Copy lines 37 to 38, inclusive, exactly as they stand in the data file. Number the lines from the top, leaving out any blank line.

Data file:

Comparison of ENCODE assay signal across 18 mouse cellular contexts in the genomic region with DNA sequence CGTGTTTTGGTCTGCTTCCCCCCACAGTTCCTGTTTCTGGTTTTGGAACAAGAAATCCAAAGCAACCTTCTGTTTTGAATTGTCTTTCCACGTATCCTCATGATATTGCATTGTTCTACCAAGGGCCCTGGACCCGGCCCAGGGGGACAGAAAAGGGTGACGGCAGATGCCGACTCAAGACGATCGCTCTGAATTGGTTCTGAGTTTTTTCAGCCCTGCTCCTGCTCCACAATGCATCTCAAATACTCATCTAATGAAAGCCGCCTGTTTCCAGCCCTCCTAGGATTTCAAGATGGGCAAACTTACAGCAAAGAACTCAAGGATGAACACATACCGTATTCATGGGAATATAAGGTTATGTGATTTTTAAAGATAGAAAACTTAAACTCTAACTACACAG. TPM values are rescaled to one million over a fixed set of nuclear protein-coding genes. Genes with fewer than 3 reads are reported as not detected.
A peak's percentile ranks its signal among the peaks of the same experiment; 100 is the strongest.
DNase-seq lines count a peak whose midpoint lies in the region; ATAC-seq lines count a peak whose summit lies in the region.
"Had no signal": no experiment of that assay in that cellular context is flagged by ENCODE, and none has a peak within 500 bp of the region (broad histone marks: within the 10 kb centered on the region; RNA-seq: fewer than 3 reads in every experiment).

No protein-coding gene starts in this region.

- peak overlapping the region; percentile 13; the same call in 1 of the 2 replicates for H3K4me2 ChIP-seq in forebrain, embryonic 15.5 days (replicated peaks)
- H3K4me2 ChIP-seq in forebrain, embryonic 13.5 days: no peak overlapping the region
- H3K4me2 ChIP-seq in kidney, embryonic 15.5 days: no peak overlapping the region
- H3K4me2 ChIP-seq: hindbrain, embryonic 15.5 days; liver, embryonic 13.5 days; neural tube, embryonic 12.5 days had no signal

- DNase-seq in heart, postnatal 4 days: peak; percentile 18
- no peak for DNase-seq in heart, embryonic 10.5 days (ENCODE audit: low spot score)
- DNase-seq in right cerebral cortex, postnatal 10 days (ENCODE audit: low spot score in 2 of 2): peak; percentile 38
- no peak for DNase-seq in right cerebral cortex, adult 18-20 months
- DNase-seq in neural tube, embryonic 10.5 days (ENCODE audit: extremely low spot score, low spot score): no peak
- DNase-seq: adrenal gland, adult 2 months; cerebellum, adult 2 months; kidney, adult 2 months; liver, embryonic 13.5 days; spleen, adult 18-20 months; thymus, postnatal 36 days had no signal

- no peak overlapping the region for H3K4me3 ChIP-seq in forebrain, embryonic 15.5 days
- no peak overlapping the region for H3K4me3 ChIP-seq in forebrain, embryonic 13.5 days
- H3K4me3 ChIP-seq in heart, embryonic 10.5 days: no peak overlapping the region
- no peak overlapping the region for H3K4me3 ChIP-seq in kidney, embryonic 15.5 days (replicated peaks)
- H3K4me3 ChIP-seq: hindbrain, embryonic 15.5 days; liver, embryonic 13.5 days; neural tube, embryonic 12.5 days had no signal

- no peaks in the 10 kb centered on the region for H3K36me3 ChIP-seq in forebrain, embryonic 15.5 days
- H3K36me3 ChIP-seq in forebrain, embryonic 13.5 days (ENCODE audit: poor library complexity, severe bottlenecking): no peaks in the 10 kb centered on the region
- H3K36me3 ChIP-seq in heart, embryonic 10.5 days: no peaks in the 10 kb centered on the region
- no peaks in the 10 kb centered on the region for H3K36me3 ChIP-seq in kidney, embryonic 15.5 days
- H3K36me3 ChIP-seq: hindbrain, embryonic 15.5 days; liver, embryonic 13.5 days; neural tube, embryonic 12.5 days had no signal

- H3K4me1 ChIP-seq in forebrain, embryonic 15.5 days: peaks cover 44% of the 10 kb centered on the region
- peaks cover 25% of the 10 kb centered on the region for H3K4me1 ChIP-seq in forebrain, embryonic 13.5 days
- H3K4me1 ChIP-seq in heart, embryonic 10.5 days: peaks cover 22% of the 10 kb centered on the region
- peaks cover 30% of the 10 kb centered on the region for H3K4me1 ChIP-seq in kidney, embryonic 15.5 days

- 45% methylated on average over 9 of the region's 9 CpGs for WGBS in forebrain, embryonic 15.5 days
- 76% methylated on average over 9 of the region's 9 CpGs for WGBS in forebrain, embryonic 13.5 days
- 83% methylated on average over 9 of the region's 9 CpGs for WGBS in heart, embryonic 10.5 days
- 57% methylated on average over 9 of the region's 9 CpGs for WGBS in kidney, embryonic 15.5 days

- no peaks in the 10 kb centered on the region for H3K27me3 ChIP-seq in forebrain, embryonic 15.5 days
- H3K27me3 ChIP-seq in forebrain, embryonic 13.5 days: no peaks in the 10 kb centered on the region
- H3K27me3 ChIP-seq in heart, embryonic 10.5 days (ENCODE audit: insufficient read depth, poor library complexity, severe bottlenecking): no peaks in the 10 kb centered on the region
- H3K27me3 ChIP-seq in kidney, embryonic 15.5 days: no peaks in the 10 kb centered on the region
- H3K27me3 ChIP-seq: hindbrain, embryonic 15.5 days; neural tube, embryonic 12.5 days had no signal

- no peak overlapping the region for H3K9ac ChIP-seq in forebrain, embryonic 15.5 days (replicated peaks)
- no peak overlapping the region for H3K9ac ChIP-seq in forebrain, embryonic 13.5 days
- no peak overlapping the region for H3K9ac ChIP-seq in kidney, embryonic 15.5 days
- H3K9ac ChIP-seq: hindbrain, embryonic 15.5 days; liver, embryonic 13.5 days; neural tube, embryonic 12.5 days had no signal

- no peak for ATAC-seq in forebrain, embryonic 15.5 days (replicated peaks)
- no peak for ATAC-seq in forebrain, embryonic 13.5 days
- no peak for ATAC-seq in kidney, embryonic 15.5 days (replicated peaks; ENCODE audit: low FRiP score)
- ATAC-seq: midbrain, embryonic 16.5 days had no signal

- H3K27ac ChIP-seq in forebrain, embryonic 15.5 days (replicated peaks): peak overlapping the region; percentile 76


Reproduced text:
- H3K27me3 ChIP-seq in kidney, embryonic 15.5 days: no peaks in the 10 kb centered on the region
- H3K27me3 ChIP-seq: hindbrain, embryonic 15.5 days; neural tube, embryonic 12.5 days had no signal